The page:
Last updated on October 26th, 2021 at 12:15 pm
Electric vehicles still look expensive, when you consider that the median salary in the UK is just over £30,000. However, salary sacrifice schemes can make all the difference. WhichEV decided to look at just how much the average worker can save by choosing to get an electric vehicle through a salary sacrifice scheme at work.
Instead of paying the full rate of tax and national insurance, then leasing a car, this simple Government backed scheme lets you pay for the car before deductions. The potential savings are massive and there's very little paperwork needed by your employer. In this feature, we've decided to focus on a deputy warehouse manager who is interested in getting an MG5 Excite on a four-year lease. As well as the cost of the lease, we'll show you how to get a lot more included in the deal – to maximise your overall savings.
Since our recent in-depth article on salary sacrifice, we've been asked for some real-world examples – so we will be exploring some the scenarios you could find yourself in when exploring new ways to get a great deal on a brand new EV. To makes this as easy as possible, we'll work through the payments, set-up, and application process with a fictional 35-year-old deputy warehouse manager called Billy. They are making a little over £30,000 and, after many test drives, have decided on an MG5.
Let's assume that Billy has spoken with their company's accountant/senior management and they are happy to set up the scheme with help from a provider. We will use Octopus EV in this example (for the car and home supply), but there are other providers and the exact details will vary. We're also assuming that Billy has suitable off-street parking at home.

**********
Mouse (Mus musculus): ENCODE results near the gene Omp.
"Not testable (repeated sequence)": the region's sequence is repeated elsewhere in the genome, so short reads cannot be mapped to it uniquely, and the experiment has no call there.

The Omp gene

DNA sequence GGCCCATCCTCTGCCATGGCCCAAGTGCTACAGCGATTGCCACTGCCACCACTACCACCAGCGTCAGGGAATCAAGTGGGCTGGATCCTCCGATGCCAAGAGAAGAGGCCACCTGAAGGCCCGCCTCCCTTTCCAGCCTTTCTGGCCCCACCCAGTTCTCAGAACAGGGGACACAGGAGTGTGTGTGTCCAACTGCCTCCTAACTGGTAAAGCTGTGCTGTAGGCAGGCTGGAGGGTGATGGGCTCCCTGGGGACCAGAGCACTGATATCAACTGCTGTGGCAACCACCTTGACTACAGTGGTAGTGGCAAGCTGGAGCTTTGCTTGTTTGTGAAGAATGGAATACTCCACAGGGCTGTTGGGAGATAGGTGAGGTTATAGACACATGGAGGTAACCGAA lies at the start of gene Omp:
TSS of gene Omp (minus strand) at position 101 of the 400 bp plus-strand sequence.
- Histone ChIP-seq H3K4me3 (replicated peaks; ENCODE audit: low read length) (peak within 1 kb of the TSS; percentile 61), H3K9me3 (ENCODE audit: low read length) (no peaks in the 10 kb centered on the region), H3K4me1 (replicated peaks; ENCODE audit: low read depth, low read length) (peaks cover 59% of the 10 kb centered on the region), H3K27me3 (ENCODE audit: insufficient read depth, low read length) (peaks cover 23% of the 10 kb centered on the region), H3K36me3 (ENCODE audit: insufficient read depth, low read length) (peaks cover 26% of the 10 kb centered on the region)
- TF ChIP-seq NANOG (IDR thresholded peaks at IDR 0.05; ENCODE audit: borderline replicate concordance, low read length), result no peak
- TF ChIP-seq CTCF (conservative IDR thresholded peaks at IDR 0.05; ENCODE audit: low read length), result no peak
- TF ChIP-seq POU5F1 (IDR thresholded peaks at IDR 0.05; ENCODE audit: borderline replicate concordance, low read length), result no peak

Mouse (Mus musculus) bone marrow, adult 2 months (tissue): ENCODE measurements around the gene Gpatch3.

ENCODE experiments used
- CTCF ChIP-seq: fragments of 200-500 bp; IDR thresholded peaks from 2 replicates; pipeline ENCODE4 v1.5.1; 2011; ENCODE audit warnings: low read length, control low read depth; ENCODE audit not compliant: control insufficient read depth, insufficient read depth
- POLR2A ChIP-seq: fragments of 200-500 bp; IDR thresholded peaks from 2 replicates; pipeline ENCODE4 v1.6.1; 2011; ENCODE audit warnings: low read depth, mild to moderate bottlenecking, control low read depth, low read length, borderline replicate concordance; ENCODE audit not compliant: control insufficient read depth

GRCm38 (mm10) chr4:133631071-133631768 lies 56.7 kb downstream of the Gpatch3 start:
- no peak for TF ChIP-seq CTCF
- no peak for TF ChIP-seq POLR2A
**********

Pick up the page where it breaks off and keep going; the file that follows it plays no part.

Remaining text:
The benefit to the company is that they can offer a valuable benefit to Billy, without it costing the company a penny. In admin terms, once set up, there is around 15 minutes of admin per month. In return, Billy will get:
- The brand-new electric car they want
- Insurance, maintenance, tyres, AA cover, road tax and MOTs
- Free home charger with up to 8,000 miles of free electricity
- Cover for minor damage at the end of lease – worth up to £500
- Finally, there's protection for Billy's employer – just in case (for any reason) – the lease not completed over a four-year period
Let's assume that all of these things included in the deal, combined, come to around £395 per month. Instead of paying that £395 from Billy's net/take home salary, it will be paid before any deductions.
Paying the £395 early, means that Billy now saves around £79 in income tax and another £47 in national insurance, reducing the payment to £269 per month.
As far as the Government is concerned the car is a benefit in kind (BiK) – so part of its value will be taxed. But, at the time of writing, that BiK will be 1% in 2022, then 2% for the next three years of the lease. As a result, the officer in charge of payroll for Billy's firm will deduct £5 from their payments in the first year and £9 a month in subsequent years, making the monthly payments £274 and £278 respectively.
So, what is the net result from this salary sacrifice scheme?
- Billy has the car they want
- Their employer hasn't incurred any extra costs
- Billy has saved just under £6,000 over the whole of the scheme
Billy’s take-home pay will have dropped from a little over £2,000 to more like £1,750, but it would have been over £100 less if they had taken the car via a personal lease, which can make all the difference between affordable and unaffordable.
We have used example data from one of the possible providers – but each situation will be different.
To find out how easy it is to get government support with your next EV, click here and choose ‘Employer' or ‘Employee'.